We describe in detail three features, most complicated due to their involved implementation: the number of code duplications, length of comments in characters and the level of indentation.

Detection of code duplication is quite a complex task, which could be even cast as another machine learning problem, provided suitable learning data would be available or generated [24]. We adopted a simpler solution consuming less computing resources – syntax tree rewriting [30]. Two pieces of code, one being a duplicate of another, exhibit the same structure but differ in names of constants, variables or methods.

The syntax tree generated with the javalang parser is transformed to a topologically equivalent syntax tree, where tree nodes are simplified, to only reflect the structure of the code and discard irrelevant data. For instance, a name of declared method has been discarded, but structure of its body, type of formal parameters and returned type have been retained. For blocks of instructions, information about entrance conditions has been discarded. Detection of code duplication in one block is performed on the basis of such a simplified tree. A list of all subtrees in the block is created and subtrees which serialize to the same expression are treated as duplications.

Computing length of comment, otherwise simple, requires detection whether a comment contains parts of source code. Parsing a comment with a parser of Java would end up with a failure, as programmers usually comment a few lines of code or methods rather than entire programs. To solve this problem, besides the main parser of the whole program, parsers of smaller grammatical units of a program are used.

As white characters are discarded during lexical analysis and even less information is passed to the parser, the level of indentation feature was implemented as a state machine (separate from the used parser), which reads tokens, one by one, and tracks the level of indentation. One difficulty in implementing this feature lies in distinguishing between a correct and wrong indentation after a sequence of empty lines of code. Although based only on finite automata formalism, the state machine has to roughly understand the syntax of Java – it tracks the number of opening parentheses or curly brackets, closing an open block at the correct indentation level, reopening a block of code at a wrong indentation level. The state machine also knows which instructions require indentation. Additional difficulty arises from one-line bodies of if and for instructions, where curly brackets are not required. This seemingly simple task becomes a complex programming problem due to the great number of cases which should be considered.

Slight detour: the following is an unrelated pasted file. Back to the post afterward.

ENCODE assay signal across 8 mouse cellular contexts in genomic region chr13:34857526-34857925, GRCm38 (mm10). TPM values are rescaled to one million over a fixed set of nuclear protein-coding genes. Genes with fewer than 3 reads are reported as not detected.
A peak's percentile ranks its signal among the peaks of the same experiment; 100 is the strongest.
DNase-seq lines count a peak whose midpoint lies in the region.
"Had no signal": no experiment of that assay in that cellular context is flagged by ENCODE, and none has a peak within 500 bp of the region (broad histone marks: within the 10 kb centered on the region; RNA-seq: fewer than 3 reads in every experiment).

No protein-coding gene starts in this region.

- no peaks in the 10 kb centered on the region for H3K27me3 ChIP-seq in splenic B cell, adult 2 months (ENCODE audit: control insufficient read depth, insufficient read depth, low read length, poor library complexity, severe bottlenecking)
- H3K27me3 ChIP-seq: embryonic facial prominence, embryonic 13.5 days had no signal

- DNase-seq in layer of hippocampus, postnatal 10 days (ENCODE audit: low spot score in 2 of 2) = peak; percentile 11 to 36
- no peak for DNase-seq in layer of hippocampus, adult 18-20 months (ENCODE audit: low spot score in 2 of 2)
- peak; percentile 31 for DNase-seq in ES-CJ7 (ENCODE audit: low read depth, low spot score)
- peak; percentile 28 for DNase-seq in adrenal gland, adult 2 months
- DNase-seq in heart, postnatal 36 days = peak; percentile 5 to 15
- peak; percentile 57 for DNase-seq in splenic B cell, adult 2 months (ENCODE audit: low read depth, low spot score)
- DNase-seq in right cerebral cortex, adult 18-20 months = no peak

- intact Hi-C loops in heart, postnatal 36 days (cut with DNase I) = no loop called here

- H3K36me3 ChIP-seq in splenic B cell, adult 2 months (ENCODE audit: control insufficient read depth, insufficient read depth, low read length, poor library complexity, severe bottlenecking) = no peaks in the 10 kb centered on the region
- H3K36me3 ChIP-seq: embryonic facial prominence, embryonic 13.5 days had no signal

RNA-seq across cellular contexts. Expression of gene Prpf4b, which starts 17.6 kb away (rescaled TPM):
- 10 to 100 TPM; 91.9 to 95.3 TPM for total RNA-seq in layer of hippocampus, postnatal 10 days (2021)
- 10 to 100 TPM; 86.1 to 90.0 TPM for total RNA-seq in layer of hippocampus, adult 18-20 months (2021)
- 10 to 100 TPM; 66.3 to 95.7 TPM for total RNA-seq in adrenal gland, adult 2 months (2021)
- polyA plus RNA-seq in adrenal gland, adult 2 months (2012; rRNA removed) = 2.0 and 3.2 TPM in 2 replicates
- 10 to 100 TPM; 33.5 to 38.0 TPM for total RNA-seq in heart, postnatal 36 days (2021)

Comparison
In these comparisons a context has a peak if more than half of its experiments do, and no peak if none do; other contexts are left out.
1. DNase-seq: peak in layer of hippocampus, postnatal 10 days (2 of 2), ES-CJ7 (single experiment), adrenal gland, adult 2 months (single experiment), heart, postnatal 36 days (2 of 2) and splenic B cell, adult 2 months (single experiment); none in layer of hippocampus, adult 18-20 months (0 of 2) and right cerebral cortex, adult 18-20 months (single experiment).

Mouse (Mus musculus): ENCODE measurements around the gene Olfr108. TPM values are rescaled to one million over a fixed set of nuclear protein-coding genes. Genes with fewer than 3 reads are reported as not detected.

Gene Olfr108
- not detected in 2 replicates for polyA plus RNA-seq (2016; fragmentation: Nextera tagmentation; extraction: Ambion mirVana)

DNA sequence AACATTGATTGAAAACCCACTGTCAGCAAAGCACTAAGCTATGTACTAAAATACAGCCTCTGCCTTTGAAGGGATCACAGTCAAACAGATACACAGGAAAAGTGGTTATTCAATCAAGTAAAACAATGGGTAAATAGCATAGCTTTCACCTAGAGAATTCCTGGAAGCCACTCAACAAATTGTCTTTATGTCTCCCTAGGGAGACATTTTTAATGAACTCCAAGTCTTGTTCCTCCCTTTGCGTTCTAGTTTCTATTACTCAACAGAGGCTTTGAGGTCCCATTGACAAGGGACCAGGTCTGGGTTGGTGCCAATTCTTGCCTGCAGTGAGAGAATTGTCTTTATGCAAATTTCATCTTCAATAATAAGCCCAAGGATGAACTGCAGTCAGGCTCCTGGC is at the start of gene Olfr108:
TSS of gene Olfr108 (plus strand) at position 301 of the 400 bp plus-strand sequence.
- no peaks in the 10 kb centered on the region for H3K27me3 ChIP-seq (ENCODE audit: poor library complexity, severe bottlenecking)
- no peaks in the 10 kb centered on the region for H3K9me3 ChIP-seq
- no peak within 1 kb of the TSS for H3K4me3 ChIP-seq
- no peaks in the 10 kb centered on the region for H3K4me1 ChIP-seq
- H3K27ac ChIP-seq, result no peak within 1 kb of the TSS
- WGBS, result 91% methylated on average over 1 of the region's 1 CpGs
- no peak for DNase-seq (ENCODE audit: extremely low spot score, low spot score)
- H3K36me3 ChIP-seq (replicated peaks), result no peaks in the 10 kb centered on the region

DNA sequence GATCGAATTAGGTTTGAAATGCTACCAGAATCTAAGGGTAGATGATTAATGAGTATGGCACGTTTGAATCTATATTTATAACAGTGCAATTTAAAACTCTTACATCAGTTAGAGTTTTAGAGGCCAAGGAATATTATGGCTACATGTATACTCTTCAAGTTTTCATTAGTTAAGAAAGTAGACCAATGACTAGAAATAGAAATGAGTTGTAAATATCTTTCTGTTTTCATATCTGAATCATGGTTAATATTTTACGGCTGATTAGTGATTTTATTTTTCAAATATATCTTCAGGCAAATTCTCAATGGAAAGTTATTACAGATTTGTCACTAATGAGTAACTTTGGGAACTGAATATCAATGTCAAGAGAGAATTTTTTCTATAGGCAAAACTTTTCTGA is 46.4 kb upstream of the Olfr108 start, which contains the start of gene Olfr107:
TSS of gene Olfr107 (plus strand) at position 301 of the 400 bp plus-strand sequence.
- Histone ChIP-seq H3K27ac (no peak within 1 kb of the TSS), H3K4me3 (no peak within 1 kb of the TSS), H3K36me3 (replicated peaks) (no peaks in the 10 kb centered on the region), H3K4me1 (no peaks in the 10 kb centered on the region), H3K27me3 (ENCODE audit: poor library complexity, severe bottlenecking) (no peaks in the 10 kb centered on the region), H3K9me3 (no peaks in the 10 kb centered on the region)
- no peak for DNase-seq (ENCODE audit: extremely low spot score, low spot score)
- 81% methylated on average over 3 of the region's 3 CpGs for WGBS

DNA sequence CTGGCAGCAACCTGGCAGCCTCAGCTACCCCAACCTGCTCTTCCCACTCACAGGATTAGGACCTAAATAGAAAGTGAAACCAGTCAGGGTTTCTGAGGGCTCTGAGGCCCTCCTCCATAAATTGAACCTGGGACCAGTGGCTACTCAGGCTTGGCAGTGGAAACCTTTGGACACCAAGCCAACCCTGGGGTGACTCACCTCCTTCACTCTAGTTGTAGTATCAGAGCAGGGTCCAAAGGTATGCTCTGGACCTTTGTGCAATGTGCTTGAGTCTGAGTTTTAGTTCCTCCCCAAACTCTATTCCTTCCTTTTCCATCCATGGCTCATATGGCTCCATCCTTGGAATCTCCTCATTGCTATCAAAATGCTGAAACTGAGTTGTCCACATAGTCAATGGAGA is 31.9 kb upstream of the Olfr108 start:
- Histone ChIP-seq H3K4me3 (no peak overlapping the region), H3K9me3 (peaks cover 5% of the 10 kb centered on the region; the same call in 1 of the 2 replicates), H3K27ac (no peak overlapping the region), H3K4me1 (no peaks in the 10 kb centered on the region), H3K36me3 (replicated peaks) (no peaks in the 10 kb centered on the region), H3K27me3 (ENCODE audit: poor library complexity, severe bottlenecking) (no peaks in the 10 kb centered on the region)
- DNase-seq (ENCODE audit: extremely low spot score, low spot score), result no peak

Due to above difficulties, the implementation of the discussed feature ignores checking the level of indentation in conditional instructions and loops whose bodies contain only one line of code; and in switch instructions. For the switch instruction, it is even impossible to determine which notation is correct, as the flat form was used by programmers mainly in the past, while switch instruction in the indented form is predominant currently.

3.1 Choice of a Parser

As many proposed features were based on the syntactic structure of source code, choice of a parser of Java was an important part of the feature engineering. Three parsers were considered due to their established popularity: ANTLR1 generated parser, JavaParser2 and javalang3. Table 2 presents measured time of parsing source code with above parsers for the Hello world program (Listing 1.1) and the PR-SOCO corpus. The parser generated by ANTLR was incorrect as it was not able to parse all source code from the training corpus. It was also very slow. Although JavaParser turned out faster than javalang on the PR-SOCO corpus, we chose the latter, as it was implemented in Python, which was the language of the whole project.